The ‘Education for All in Iceland’ seminar, organised by the Ministry of Education, Science and Culture on 24 August 2017, attracted many participants from across the education sector and from other sectors in Iceland. The seminar focused on discussing and disseminating the results of the 2016 audit performed by the Agency and on discussing ideas for further action. The Minister of Health, the Minister of Social Affairs and Equal Opportunities and the Minister of Education, Science and Culture, addressed the seminar, as did representatives from the Agency and key stakeholders in the field of inclusive education.
Kristján Þór Júlíusson, Minister of Education, Science and Culture, said in his address:
I think it is very important, now that the situation has been thoroughly mapped and we have suggestions for how to move forward in the long and short term, that everyone pursues opportunities for improvement for the youth in our country and searches for solutions to make our education system even better.
The Icelandic education authorities asked the Agency to perform the audit because, although a policy of inclusive education has been the guiding principle in Iceland's education policy since 1996, the implementation of the policy in daily school practices has not been considered satisfactory.
The audit findings revealed interesting results, such as that the current law and policies for education support the aims and emphasis of an inclusive school system. There is a consensus about inclusive education as a goal among most educators and school staff at all levels of the school system. However, the findings also show that people have different definitions of the concept of inclusive education. Most of those interviewed for the audit pointed out that the current financing system and rules for allocating education funds were nor equitable or efficient. In addition, many school employees doubt that their basic education and/or opportunities for professional development are a useful preparation for inclusive education practices.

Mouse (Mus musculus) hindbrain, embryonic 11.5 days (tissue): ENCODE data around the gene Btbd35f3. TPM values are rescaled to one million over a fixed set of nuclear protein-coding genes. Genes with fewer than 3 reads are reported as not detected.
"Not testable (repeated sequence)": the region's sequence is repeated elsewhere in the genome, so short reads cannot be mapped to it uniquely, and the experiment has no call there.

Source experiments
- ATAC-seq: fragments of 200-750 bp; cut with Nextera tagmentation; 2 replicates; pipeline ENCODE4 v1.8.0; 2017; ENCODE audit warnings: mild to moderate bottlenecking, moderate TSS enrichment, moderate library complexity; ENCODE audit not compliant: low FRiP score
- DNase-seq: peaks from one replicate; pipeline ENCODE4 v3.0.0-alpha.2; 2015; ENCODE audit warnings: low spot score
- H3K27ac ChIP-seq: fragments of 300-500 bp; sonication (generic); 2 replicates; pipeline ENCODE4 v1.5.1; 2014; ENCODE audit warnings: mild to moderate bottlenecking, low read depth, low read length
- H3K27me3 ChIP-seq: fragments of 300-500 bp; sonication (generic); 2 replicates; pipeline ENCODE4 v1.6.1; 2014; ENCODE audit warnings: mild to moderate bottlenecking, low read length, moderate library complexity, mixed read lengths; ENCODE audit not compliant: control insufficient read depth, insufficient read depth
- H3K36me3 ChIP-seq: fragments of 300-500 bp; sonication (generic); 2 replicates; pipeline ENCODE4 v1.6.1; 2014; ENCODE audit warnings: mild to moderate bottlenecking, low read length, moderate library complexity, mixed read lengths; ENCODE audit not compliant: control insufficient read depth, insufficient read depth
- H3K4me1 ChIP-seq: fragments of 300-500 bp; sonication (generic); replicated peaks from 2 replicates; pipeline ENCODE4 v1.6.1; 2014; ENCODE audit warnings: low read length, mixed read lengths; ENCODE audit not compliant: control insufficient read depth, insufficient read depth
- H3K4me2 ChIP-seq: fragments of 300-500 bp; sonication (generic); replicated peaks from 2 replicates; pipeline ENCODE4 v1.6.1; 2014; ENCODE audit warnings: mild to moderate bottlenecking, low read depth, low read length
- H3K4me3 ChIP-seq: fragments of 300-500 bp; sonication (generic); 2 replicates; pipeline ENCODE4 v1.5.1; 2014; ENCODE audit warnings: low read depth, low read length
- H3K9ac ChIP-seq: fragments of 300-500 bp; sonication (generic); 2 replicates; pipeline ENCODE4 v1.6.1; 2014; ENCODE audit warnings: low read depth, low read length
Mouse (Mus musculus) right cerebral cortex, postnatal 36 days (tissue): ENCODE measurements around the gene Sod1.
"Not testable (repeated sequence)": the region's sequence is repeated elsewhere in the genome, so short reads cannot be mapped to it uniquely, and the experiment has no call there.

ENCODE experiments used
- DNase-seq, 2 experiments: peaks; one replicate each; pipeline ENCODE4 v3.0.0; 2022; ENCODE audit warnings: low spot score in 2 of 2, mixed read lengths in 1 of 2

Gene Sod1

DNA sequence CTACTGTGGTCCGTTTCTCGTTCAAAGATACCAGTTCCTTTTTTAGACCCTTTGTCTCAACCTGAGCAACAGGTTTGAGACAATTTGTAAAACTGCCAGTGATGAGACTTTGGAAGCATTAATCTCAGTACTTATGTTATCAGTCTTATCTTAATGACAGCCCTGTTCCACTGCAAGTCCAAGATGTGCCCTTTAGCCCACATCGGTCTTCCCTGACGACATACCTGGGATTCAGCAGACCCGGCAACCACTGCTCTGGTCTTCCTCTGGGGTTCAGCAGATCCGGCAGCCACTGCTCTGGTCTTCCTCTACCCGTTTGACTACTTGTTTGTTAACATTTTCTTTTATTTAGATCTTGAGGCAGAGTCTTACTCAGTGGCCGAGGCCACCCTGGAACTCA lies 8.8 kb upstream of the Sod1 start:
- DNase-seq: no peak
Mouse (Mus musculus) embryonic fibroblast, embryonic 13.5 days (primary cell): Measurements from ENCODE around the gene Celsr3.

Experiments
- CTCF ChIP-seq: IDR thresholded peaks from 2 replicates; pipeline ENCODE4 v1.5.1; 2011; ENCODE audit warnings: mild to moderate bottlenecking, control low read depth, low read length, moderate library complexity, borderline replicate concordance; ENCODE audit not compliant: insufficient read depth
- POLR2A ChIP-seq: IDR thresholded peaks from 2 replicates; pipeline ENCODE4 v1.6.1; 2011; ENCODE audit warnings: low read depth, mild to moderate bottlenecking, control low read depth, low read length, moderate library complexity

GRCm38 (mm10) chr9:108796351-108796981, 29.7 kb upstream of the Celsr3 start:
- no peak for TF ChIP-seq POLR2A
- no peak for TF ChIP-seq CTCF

The audit presented three priorities that are necessary for future development in this area:
- Promoting comprehensive discussion among those who work in education, in all municipalities, schools and school levels, on how best to achieve inclusive education.
- Reviewing the current rules on the allocation of funds with greater efficiency as a guiding principle.
- Discussing – with the aim of reaching agreements – about minimum standards for services supporting inclusive education in all schools.
These steps are considered to be the most efficient for promoting broad system changes. The main purpose of the seminar was to focus on the first priority: addressing all stakeholders in the field of education and taking the first step towards reaching an agreement on the meaning of the term ‘inclusive education’.
Following the audit, all the main stakeholders from the education community signed a follow-up memorandum of co-operation. The Minister of Education, Science and Culture, the Minister of Health, the Minister of Social Affairs and Equal Opportunities, and representatives from the Teacher’s Union, the Head Teachers’ Union of the Upper-Secondary Schools, the Icelandic Association of Local Authorities and the National Home and School Association signed the memorandum.
The Minister of Education, Science and Culture formed a steering committee with representatives from all previously mentioned stakeholders for efficient follow-up on the audit in the next few years.
This is the first time that such a joint declaration has been signed by all these stakeholders in Iceland. The seminar was a first step towards further co-operation in successfully implementing inclusive education policies.
The agenda and all related materials, including a video of the event, are available on the website of the Icelandic Ministry of Education.